• this is where amends are so important

  • A better gaslighter could disinfect his nose.

  • Giving away power to be liked is like eating fistfulls of peanut butter to loose weight. Its such a hard lesson to learn.

  • There’s also the gaslighting that comes from where you have a positive bias toward someone (e.g. a spouse or family member) and so you have to overcome positive history/your own (justified) positive bias to understand that you’re getting gaslit.

  • You could also gas light yourself by overlooking past bad history with someone to stay in a seemingly positive current relationship

  • Your lipstick is so on point tonight. (not gaslighting)

  • Gaslighting is a super common thing that addicts and alcoholics use. It becomes an integrated part of addiction and is hard to see and to fix.

    • I can totally see that. I think it is usually done in such an unconscious way. It is such a shame-driven behavior.

    • It is certainly compulsive but addicts know they are doing it generally. In the case of addiction, anything and everything that can allow the addict to feed their addiction is fair game. Alanon is a good resource for those in relationships of any kind (family, friends, dating) with an addict or alcoholic.

    • Mike Alsworth such a great insight. Thank you for that. And yes, Al-Anon is amazing and a great resource for anyone living with someone who is addicted. <3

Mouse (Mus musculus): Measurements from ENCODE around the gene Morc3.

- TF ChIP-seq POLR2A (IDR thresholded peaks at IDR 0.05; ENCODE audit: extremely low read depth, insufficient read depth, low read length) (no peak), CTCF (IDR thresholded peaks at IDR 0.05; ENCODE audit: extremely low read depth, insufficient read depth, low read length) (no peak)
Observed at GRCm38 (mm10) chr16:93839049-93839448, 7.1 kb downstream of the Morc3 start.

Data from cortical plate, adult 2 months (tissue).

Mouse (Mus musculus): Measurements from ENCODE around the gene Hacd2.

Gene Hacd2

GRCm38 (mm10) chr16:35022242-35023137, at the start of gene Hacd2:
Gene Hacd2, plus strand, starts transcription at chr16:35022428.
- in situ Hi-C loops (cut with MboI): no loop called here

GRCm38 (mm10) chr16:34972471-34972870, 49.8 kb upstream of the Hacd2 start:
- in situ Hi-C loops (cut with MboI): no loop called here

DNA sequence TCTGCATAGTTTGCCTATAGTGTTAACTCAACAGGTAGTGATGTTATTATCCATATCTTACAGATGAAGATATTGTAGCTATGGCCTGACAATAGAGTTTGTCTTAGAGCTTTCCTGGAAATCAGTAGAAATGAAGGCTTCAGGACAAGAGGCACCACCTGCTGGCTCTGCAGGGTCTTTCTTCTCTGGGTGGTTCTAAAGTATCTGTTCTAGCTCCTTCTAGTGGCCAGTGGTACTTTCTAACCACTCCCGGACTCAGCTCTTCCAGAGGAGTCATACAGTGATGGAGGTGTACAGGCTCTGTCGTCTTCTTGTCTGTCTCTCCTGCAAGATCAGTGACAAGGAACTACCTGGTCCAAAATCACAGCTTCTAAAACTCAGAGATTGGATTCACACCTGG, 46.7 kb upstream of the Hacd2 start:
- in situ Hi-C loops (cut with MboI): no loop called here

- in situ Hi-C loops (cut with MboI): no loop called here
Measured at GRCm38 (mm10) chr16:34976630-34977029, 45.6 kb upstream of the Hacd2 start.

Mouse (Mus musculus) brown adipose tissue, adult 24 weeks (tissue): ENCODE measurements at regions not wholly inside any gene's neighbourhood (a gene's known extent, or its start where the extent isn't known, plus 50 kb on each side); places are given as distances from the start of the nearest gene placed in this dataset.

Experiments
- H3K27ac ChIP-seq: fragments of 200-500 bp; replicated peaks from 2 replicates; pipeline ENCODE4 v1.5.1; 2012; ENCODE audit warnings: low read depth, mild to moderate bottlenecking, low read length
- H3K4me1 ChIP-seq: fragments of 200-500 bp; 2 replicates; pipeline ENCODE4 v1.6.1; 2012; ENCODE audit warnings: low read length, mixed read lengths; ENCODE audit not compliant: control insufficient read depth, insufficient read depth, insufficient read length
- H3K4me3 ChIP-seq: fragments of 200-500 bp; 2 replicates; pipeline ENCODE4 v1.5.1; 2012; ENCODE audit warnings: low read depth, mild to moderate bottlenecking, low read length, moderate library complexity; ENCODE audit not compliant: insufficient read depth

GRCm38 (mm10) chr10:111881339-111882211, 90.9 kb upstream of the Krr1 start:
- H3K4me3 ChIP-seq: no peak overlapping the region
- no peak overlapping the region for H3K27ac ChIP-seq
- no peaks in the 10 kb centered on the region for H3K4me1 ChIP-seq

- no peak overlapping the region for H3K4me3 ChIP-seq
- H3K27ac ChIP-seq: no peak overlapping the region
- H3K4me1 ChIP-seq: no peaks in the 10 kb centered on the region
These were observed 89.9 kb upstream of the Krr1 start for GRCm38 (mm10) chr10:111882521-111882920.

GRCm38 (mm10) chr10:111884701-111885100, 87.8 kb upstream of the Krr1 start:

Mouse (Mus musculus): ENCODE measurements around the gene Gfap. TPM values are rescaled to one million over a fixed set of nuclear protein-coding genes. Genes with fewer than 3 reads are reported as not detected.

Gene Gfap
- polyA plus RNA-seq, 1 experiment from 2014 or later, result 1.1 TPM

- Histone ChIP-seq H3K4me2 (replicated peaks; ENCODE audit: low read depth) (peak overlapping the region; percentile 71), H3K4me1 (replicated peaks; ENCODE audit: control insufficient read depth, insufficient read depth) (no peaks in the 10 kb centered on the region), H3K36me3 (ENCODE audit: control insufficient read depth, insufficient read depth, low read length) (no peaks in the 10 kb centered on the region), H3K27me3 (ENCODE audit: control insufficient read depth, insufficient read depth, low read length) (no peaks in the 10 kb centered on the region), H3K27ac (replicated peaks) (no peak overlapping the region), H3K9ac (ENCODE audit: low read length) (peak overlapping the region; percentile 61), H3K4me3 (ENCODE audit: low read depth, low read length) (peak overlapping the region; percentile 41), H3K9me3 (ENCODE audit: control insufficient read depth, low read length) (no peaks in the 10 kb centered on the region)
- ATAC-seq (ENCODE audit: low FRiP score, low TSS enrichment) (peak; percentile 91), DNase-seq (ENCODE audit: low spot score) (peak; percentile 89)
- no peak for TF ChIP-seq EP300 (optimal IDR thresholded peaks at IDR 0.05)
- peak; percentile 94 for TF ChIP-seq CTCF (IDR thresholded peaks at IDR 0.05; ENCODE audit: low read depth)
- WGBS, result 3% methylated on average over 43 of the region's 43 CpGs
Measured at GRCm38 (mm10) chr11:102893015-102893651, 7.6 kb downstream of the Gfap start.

• How do you confront gass lighting?

    • Hi Natasha Rajao! Great question and my apologies for the late response. I’ve been sitting with your question and I think of a few things.

      1. I don’t know if gaslighting can really be confronted with the expectation is that the person doing it will admit to it. Gas lighting is either an unconscious act, or for some, a deliberate way to keep someone else small. Either way, the probability of denial is high.
      2. Confronting gaslighting is really an inside job. Which means, we have to wrestle with the question of, “Does this seem to be happening to me?”
      3. If the answer to that is, Yes, then the work begins around figuring out what to do. Reaching out for help from trusted people, setting boundaries and keeping your mental, emotional and physical well-being safe is critical. Gaslighting is manipulative and it’s hard to not get manipulated. Stay close to your body, mind and intuition; surround yourself with positive, encouraging people; be kind to yourself and forgive yourself for any missteps along the way.

      Hope that helps!

  • Loren Boyd says:

    Love this thank you Alli!

  • This is such an important topic!

  • I just received another resource on how to recover from financial abuse that I wanted to share: https://www.bankrate.com/personal-finance/rebuild-finances-after-financial-abuse/

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